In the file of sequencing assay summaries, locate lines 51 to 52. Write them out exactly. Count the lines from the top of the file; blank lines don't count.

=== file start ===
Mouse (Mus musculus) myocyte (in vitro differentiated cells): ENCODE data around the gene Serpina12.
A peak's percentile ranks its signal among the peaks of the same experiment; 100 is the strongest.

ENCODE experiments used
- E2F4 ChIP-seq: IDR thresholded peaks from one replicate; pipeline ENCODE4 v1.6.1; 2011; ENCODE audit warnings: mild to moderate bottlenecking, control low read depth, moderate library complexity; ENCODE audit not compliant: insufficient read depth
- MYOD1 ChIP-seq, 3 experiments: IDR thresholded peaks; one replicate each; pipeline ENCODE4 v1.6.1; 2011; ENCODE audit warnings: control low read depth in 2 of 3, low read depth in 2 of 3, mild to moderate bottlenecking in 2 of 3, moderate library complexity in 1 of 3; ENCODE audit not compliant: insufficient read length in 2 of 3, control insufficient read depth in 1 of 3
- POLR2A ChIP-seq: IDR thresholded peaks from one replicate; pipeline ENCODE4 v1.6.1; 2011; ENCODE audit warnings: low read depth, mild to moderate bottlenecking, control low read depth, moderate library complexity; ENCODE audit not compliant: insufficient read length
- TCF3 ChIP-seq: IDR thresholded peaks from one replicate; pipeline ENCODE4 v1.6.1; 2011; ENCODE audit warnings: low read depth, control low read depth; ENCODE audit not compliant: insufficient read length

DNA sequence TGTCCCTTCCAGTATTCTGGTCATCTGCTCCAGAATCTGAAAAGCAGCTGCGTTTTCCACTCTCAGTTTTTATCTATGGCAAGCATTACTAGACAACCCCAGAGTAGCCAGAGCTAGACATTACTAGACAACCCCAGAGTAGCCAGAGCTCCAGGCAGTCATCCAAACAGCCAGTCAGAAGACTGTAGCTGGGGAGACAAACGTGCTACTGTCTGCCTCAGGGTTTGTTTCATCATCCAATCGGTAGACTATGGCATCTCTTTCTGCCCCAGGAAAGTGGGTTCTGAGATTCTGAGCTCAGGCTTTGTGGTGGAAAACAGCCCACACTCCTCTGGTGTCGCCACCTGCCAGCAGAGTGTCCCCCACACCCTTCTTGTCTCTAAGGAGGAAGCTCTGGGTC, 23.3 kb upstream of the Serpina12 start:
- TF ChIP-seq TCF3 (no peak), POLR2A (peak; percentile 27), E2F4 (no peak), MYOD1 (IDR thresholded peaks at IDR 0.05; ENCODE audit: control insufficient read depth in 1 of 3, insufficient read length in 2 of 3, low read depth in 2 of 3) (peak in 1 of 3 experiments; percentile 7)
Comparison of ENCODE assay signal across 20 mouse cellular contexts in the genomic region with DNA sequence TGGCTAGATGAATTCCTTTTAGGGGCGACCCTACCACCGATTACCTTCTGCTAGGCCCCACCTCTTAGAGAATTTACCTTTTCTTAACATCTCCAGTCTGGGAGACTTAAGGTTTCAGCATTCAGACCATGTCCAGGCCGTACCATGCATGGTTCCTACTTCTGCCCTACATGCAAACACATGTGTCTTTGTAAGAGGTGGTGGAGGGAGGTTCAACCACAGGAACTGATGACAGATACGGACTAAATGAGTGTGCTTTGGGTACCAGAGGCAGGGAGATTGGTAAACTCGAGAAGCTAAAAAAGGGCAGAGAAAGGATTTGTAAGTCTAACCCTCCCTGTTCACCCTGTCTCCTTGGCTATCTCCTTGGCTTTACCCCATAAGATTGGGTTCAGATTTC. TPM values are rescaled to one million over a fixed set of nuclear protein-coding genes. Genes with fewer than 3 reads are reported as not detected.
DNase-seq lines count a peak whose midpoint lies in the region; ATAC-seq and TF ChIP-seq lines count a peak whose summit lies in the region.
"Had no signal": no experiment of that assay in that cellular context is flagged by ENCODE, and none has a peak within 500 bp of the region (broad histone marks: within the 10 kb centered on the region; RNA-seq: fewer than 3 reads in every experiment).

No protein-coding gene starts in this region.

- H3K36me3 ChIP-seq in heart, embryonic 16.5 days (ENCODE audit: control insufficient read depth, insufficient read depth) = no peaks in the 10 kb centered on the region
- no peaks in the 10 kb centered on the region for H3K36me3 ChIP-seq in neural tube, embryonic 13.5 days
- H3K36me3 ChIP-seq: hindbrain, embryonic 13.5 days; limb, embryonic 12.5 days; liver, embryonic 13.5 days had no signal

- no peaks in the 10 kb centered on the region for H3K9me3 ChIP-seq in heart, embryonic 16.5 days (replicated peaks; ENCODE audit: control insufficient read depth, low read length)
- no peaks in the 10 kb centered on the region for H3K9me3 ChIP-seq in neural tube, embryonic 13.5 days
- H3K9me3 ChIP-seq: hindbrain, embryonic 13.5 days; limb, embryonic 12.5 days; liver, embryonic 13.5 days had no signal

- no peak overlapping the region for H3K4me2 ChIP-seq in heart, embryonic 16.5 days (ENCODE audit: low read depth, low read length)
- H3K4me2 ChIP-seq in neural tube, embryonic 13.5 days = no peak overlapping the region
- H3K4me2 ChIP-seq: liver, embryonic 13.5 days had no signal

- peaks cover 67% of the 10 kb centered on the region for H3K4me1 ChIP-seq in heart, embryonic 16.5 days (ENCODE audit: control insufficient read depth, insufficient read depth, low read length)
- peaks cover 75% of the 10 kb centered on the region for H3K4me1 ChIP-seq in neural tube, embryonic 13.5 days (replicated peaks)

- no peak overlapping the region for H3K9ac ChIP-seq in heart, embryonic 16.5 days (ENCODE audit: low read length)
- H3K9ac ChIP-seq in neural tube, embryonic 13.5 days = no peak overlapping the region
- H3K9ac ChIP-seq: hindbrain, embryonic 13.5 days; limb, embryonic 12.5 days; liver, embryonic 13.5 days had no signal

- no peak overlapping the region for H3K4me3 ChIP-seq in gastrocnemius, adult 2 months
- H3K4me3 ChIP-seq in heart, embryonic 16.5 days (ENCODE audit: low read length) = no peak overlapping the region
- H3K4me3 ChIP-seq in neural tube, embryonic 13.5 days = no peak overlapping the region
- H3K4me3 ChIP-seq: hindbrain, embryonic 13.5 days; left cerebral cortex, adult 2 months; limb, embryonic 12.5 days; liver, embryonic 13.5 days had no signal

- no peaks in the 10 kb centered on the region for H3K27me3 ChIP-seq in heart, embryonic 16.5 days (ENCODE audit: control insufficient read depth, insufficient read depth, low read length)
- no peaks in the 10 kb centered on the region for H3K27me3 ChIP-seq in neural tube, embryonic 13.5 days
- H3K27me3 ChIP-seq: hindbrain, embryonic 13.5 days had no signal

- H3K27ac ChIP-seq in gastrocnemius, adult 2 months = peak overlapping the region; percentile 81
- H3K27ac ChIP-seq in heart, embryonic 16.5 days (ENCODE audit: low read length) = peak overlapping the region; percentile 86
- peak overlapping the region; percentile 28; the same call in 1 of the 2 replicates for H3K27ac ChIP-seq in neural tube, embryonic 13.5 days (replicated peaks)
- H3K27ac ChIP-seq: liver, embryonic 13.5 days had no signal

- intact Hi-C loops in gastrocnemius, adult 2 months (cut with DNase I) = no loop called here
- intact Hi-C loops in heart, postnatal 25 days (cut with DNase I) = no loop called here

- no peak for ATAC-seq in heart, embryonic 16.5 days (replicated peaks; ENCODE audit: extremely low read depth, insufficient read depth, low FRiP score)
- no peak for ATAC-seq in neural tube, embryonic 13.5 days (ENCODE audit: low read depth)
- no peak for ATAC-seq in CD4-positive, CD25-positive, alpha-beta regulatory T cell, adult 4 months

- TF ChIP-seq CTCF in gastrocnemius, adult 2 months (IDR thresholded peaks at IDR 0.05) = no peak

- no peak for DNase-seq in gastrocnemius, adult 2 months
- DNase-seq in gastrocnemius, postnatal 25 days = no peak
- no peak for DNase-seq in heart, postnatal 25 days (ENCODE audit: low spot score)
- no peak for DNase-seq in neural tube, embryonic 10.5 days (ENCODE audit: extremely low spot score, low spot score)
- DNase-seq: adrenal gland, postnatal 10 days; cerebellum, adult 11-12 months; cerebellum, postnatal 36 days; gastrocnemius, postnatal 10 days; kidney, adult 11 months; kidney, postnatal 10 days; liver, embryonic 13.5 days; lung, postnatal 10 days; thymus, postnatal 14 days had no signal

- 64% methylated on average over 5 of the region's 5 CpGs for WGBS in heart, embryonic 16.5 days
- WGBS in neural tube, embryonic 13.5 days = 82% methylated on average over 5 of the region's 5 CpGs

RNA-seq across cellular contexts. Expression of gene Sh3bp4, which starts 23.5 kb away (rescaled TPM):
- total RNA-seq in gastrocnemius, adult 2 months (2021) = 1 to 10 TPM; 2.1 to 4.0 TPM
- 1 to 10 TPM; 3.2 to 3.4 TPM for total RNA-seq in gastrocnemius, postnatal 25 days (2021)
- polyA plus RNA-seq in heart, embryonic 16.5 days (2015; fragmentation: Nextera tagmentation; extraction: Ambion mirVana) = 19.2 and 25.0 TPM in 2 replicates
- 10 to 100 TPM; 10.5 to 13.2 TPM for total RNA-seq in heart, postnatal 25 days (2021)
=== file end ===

- WGBS in neural tube, embryonic 13.5 days = 82% methylated on average over 5 of the region's 5 CpGs

RNA-seq across cellular contexts. Expression of gene Sh3bp4, which starts 23.5 kb away (rescaled TPM):